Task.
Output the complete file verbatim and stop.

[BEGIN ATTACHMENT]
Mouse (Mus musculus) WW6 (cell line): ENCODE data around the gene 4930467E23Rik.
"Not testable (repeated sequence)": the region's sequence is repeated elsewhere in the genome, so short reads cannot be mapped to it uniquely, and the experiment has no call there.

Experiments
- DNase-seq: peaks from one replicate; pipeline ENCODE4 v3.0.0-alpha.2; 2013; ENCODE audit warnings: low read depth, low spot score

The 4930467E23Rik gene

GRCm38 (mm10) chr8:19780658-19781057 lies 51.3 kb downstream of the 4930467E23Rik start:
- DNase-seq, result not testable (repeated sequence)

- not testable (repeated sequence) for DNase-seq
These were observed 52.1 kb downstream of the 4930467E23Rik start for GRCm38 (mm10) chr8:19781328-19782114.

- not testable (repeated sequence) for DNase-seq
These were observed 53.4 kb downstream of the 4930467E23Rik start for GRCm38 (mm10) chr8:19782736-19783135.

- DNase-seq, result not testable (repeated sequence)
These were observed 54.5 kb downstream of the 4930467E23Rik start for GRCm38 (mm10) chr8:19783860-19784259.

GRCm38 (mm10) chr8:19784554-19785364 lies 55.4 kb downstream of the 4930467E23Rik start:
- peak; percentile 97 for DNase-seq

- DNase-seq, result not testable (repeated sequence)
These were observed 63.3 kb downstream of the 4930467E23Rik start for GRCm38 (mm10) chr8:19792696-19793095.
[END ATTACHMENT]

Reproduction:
Mouse (Mus musculus) WW6 (cell line): ENCODE data around the gene 4930467E23Rik.
"Not testable (repeated sequence)": the region's sequence is repeated elsewhere in the genome, so short reads cannot be mapped to it uniquely, and the experiment has no call there.

Experiments
- DNase-seq: peaks from one replicate; pipeline ENCODE4 v3.0.0-alpha.2; 2013; ENCODE audit warnings: low read depth, low spot score

The 4930467E23Rik gene

GRCm38 (mm10) chr8:19780658-19781057 lies 51.3 kb downstream of the 4930467E23Rik start:
- DNase-seq, result not testable (repeated sequence)

- not testable (repeated sequence) for DNase-seq
These were observed 52.1 kb downstream of the 4930467E23Rik start for GRCm38 (mm10) chr8:19781328-19782114.

- not testable (repeated sequence) for DNase-seq
These were observed 53.4 kb downstream of the 4930467E23Rik start for GRCm38 (mm10) chr8:19782736-19783135.

- DNase-seq, result not testable (repeated sequence)
These were observed 54.5 kb downstream of the 4930467E23Rik start for GRCm38 (mm10) chr8:19783860-19784259.

GRCm38 (mm10) chr8:19784554-19785364 lies 55.4 kb downstream of the 4930467E23Rik start:
- peak; percentile 97 for DNase-seq

- DNase-seq, result not testable (repeated sequence)
These were observed 63.3 kb downstream of the 4930467E23Rik start for GRCm38 (mm10) chr8:19792696-19793095.